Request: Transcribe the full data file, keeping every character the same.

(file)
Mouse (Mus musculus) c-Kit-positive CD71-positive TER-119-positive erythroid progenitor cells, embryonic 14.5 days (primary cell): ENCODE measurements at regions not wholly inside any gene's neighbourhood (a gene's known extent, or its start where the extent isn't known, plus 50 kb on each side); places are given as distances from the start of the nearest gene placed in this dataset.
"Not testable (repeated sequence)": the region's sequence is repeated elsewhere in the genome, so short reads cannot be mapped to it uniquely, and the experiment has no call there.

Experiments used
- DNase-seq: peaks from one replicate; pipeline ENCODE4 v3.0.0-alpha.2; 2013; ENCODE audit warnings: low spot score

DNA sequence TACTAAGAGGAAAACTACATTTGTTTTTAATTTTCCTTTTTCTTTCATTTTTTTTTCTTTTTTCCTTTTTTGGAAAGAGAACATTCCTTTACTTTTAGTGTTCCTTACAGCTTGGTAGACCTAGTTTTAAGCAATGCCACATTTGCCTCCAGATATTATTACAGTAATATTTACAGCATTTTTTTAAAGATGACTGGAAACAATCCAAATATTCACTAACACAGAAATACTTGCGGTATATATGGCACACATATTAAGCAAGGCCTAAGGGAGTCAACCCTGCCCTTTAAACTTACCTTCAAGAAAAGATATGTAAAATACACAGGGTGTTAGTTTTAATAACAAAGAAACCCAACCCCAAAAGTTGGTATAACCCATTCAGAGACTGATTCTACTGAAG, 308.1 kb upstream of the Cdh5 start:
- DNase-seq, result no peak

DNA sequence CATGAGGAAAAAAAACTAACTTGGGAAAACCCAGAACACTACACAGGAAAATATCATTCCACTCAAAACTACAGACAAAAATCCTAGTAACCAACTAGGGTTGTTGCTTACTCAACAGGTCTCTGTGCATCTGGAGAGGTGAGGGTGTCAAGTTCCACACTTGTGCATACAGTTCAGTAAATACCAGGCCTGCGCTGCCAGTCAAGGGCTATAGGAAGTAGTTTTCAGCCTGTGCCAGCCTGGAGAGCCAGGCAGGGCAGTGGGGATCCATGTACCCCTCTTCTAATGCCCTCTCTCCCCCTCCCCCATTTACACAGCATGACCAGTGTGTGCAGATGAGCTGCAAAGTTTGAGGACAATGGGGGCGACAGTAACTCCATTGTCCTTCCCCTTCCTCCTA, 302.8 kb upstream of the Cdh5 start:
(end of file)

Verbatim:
Mouse (Mus musculus) c-Kit-positive CD71-positive TER-119-positive erythroid progenitor cells, embryonic 14.5 days (primary cell): ENCODE measurements at regions not wholly inside any gene's neighbourhood (a gene's known extent, or its start where the extent isn't known, plus 50 kb on each side); places are given as distances from the start of the nearest gene placed in this dataset.
"Not testable (repeated sequence)": the region's sequence is repeated elsewhere in the genome, so short reads cannot be mapped to it uniquely, and the experiment has no call there.

Experiments used
- DNase-seq: peaks from one replicate; pipeline ENCODE4 v3.0.0-alpha.2; 2013; ENCODE audit warnings: low spot score

DNA sequence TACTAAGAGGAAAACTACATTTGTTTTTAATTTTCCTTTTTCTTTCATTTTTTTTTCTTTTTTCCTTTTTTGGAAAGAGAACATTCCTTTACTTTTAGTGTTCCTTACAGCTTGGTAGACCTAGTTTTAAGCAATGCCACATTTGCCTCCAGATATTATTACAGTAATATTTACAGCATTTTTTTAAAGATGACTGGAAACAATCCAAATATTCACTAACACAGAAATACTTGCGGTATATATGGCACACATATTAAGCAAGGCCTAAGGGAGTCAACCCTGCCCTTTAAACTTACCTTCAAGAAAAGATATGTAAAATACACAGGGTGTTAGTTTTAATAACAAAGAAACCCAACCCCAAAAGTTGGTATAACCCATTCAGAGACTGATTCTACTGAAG, 308.1 kb upstream of the Cdh5 start:
- DNase-seq, result no peak

DNA sequence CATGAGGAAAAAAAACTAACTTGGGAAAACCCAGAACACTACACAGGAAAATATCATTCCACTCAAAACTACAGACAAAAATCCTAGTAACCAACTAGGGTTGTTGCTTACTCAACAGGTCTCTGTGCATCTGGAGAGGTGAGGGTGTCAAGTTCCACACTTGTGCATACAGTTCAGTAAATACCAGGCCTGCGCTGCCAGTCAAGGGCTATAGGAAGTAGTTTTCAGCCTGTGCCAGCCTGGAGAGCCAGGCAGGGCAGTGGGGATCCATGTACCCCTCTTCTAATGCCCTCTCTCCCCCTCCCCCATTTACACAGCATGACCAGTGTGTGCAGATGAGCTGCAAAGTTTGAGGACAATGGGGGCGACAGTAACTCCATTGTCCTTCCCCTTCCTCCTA, 302.8 kb upstream of the Cdh5 start: